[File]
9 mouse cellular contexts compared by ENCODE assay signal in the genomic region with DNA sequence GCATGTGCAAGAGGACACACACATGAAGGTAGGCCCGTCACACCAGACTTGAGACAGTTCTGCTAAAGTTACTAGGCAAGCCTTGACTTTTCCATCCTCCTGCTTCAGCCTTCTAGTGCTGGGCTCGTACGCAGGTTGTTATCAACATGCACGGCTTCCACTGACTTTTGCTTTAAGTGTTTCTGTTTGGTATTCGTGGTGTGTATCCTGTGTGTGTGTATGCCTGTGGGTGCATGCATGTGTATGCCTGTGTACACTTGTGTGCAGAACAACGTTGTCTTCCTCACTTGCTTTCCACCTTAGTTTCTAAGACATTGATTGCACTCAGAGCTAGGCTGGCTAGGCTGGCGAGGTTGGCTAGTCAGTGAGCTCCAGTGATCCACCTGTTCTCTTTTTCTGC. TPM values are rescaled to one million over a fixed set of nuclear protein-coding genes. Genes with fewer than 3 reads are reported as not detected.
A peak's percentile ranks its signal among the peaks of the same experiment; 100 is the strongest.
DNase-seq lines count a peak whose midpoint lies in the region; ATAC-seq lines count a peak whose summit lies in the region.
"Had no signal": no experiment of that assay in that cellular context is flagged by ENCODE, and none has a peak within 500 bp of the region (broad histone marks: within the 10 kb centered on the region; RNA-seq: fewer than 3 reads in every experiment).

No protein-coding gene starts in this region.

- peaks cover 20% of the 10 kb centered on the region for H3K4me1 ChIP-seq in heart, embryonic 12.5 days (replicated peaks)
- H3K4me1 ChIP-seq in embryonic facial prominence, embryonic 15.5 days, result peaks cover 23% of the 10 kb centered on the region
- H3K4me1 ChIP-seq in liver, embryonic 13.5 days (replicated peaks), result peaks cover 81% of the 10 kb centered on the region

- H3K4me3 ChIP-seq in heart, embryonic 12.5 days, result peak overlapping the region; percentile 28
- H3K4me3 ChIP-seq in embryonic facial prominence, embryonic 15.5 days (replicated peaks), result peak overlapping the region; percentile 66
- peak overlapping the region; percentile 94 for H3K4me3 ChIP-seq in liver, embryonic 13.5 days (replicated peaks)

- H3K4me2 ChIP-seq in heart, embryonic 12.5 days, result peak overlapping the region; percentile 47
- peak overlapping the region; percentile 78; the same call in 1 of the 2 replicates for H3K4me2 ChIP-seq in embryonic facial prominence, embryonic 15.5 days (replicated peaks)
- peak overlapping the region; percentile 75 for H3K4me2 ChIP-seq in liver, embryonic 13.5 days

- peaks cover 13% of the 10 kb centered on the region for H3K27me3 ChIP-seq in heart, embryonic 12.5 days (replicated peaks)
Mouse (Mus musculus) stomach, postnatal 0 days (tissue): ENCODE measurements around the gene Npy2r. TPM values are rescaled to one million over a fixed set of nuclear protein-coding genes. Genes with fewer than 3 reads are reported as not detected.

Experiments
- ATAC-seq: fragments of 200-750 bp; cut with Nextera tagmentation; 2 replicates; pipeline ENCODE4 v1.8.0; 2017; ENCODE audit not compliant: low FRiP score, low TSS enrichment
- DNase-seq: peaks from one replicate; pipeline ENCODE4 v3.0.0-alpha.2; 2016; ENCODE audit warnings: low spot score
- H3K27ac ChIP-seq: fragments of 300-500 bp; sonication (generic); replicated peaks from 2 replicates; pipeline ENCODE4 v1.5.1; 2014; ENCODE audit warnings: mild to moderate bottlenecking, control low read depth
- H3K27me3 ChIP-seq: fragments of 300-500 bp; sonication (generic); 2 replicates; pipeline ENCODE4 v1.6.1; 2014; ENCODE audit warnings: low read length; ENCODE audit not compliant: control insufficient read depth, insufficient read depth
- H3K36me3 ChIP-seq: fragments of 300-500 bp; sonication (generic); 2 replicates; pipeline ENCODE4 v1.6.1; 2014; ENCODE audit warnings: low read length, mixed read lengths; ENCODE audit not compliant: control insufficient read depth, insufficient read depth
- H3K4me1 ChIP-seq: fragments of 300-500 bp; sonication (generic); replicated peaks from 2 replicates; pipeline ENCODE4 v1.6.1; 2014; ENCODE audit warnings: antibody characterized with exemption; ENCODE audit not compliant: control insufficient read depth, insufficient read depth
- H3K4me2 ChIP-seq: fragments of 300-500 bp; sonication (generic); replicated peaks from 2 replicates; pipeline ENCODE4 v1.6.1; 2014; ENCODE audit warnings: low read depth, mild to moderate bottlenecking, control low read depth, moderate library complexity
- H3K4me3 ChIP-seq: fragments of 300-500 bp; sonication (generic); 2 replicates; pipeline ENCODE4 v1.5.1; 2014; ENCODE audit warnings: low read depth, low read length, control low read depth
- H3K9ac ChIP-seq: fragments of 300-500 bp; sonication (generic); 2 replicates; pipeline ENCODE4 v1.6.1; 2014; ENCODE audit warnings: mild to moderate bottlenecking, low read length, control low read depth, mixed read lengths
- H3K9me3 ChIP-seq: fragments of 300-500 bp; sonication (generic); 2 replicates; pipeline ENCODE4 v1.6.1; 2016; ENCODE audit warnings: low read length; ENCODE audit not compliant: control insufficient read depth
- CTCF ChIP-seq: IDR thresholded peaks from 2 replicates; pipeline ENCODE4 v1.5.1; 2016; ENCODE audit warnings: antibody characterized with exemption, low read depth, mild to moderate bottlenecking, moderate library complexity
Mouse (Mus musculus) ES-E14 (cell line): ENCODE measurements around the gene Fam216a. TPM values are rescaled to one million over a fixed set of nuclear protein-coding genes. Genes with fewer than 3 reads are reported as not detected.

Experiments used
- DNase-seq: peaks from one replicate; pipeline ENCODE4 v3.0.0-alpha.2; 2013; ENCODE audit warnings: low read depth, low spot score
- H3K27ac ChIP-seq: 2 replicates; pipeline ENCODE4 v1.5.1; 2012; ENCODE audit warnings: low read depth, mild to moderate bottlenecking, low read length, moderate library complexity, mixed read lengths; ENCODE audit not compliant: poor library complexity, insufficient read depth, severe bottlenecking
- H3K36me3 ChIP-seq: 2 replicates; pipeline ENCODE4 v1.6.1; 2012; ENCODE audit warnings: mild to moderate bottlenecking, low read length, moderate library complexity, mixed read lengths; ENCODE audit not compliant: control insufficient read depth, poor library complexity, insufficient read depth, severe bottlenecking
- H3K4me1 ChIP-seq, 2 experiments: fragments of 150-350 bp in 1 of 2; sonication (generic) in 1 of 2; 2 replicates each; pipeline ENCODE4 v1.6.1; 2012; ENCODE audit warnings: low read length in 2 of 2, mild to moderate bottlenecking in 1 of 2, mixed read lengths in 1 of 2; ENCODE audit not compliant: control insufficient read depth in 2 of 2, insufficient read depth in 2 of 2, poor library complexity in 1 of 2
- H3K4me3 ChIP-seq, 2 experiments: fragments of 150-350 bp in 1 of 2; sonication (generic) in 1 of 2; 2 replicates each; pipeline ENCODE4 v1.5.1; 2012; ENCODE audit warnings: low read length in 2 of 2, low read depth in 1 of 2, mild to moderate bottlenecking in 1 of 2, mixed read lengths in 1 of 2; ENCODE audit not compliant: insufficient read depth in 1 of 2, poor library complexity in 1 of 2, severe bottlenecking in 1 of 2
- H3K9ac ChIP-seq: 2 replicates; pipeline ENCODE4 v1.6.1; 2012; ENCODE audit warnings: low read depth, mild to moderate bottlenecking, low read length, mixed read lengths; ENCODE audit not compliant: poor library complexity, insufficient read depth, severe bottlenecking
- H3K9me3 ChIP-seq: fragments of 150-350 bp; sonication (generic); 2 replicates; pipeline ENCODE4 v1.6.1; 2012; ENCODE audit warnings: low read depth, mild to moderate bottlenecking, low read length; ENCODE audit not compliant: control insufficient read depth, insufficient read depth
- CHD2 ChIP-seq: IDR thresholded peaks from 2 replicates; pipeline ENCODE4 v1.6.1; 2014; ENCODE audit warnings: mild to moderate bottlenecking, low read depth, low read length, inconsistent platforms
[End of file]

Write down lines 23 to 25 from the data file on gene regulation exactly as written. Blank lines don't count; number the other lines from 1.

- H3K4me1 ChIP-seq: fragments of 300-500 bp; sonication (generic); replicated peaks from 2 replicates; pipeline ENCODE4 v1.6.1; 2014; ENCODE audit warnings: antibody characterized with exemption; ENCODE audit not compliant: control insufficient read depth, insufficient read depth
- H3K4me2 ChIP-seq: fragments of 300-500 bp; sonication (generic); replicated peaks from 2 replicates; pipeline ENCODE4 v1.6.1; 2014; ENCODE audit warnings: low read depth, mild to moderate bottlenecking, control low read depth, moderate library complexity
- H3K4me3 ChIP-seq: fragments of 300-500 bp; sonication (generic); 2 replicates; pipeline ENCODE4 v1.5.1; 2014; ENCODE audit warnings: low read depth, low read length, control low read depth